Cars are boring; bikes are cooler. Here are the top 10 reasons why.
10. Cars are for stuff
People from the pre-computer era have books, DVDs, TVs, stereos, big photo albums, board games, and playing cards. They need cars to transport their stuff.
Cool people have digital stuff. They can fit their entire music collection in a bicycle pannier.
9. Cars are for suburbs, and suburbs are boring.
Why buy a car in order to commute to a suburb that's miles away from clubs, museums, galleries, theatres, indie movie houses, parks and all the other things that make life worth living?
People don't need big houses in the suburbs any more any more (see point 10 above).
8. Bikes are a guy thing.
Seventy-one percent of Canadians who bike to work or school are men. (The same pattern - the masculinity of cycling - is found in the 2009-10 Canadian Community Health Survey data, and in international studies).
As feminist scholars such as Nancy Fraser have argued, androcentric social norms "privilege traits associated with masculinity". There is "pervasive devaluation and disparagement of things coded as 'feminine.'" Translation: guy stuff is cool.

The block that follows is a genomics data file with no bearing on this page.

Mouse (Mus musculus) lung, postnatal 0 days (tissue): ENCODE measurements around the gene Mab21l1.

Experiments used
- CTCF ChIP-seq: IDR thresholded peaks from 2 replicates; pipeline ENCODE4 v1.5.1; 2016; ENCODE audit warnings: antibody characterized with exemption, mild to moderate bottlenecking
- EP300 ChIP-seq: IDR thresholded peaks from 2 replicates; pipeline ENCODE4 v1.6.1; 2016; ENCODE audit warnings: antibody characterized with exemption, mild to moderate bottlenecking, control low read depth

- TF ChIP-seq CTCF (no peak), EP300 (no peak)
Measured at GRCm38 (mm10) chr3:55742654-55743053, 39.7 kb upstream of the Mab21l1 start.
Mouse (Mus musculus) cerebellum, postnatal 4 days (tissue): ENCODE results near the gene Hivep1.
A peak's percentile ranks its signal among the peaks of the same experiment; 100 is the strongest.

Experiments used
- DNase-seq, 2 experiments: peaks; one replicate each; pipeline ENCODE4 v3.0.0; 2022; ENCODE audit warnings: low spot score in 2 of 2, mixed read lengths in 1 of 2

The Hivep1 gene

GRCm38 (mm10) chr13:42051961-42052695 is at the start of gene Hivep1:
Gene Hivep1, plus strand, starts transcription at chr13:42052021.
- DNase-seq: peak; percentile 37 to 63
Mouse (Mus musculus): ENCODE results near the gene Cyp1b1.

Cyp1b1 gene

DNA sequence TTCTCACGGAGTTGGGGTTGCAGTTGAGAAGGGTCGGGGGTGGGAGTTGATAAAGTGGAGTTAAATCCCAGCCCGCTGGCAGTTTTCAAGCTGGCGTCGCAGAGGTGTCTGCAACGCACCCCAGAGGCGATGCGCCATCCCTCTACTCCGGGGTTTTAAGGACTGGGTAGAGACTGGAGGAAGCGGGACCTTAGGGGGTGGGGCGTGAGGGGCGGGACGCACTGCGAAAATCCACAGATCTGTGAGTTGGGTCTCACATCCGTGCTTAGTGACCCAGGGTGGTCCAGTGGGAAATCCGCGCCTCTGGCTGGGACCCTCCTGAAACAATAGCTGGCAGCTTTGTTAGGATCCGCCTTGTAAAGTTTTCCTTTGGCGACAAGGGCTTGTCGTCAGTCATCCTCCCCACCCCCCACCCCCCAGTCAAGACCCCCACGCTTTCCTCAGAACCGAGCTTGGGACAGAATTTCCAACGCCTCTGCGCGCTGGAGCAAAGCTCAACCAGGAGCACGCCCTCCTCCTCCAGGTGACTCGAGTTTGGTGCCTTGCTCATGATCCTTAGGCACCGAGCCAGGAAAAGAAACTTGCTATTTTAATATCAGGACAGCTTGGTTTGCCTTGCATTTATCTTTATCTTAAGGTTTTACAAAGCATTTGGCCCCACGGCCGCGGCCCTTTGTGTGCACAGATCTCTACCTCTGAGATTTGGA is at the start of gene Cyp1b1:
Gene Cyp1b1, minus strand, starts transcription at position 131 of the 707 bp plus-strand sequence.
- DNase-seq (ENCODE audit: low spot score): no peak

7. Hawkwind wrote a song about a bicycle.
6. Bikes are dangerous.
Only about 1.4 percent of Canadians cycle to work or school, but cyclists account for 2.7 percent of traffic fatalities in this country.
There's a real chance of getting killed on a bicycle. That makes it kind of thrilling.
5. Cycling requires skill.
Technology is slowly taking the skill out of driving a car - automatic transmissions, automatic parallel parking, automatic braking, automatic everything. Cars that drive themselves may soon become a reality.
No one is looking to develop a driverless bike any time soon.
4. Cars are stupidly expensive.
Hundreds of dollars for insurance. Hundreds or thousands on maintenance, or hundreds or thousands on depreciation. Gas. Parking.
Twenty-somethings are struggling with student loans. They're trying to establish themselves in a tough job market. A car is an expendable expense. Yet when cars become the province of the middle-aged, they lose their cool.
3. Bikes are fixable
A moderately skilled person can fix her own bike. The parts are standard and interchangeable. There are no computer diagnostics; just nuts and bolts, dirt and grease.
2. A bike of one's own
Many people share their cars - with the other drivers in their family, with passengers, with whoever needs to be transported from A to B. But one's bike is one's own.
1. Bicycles could save the planet
Cycling is more energy-efficient than any other form of transportation, even walking.
Then there's the wind in your face - or your hair, if you ride without a helmet (see point 6 above) - and the joy of riding with no hands on the handlebars.